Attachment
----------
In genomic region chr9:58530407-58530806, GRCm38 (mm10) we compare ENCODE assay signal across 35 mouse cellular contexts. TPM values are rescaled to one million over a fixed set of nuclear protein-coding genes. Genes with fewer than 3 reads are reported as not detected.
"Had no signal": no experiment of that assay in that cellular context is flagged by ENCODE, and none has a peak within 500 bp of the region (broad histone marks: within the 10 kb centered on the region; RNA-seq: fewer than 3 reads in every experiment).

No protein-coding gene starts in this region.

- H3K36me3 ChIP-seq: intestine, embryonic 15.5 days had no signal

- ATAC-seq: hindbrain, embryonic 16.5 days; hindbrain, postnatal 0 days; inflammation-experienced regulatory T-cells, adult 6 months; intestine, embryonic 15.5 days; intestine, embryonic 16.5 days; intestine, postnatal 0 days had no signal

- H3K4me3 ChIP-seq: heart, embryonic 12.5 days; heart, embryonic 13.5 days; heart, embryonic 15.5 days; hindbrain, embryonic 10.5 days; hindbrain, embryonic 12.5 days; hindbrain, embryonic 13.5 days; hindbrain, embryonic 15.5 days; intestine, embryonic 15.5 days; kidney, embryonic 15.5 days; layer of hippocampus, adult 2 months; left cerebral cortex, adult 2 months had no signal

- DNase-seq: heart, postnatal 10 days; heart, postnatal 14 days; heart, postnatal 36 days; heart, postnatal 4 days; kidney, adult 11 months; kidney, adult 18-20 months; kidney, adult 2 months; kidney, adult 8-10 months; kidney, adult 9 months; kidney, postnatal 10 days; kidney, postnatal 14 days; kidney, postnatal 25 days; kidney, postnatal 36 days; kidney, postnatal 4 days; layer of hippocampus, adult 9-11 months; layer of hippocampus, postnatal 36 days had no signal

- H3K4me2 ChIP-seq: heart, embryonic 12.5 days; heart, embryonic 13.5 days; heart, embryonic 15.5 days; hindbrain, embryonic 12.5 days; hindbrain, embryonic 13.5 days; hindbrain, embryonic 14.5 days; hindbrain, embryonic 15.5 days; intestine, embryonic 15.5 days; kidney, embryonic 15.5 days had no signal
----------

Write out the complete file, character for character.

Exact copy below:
In genomic region chr9:58530407-58530806, GRCm38 (mm10) we compare ENCODE assay signal across 35 mouse cellular contexts. TPM values are rescaled to one million over a fixed set of nuclear protein-coding genes. Genes with fewer than 3 reads are reported as not detected.
"Had no signal": no experiment of that assay in that cellular context is flagged by ENCODE, and none has a peak within 500 bp of the region (broad histone marks: within the 10 kb centered on the region; RNA-seq: fewer than 3 reads in every experiment).

No protein-coding gene starts in this region.

- H3K36me3 ChIP-seq: intestine, embryonic 15.5 days had no signal

- ATAC-seq: hindbrain, embryonic 16.5 days; hindbrain, postnatal 0 days; inflammation-experienced regulatory T-cells, adult 6 months; intestine, embryonic 15.5 days; intestine, embryonic 16.5 days; intestine, postnatal 0 days had no signal

- H3K4me3 ChIP-seq: heart, embryonic 12.5 days; heart, embryonic 13.5 days; heart, embryonic 15.5 days; hindbrain, embryonic 10.5 days; hindbrain, embryonic 12.5 days; hindbrain, embryonic 13.5 days; hindbrain, embryonic 15.5 days; intestine, embryonic 15.5 days; kidney, embryonic 15.5 days; layer of hippocampus, adult 2 months; left cerebral cortex, adult 2 months had no signal

- DNase-seq: heart, postnatal 10 days; heart, postnatal 14 days; heart, postnatal 36 days; heart, postnatal 4 days; kidney, adult 11 months; kidney, adult 18-20 months; kidney, adult 2 months; kidney, adult 8-10 months; kidney, adult 9 months; kidney, postnatal 10 days; kidney, postnatal 14 days; kidney, postnatal 25 days; kidney, postnatal 36 days; kidney, postnatal 4 days; layer of hippocampus, adult 9-11 months; layer of hippocampus, postnatal 36 days had no signal

- H3K4me2 ChIP-seq: heart, embryonic 12.5 days; heart, embryonic 13.5 days; heart, embryonic 15.5 days; hindbrain, embryonic 12.5 days; hindbrain, embryonic 13.5 days; hindbrain, embryonic 14.5 days; hindbrain, embryonic 15.5 days; intestine, embryonic 15.5 days; kidney, embryonic 15.5 days had no signal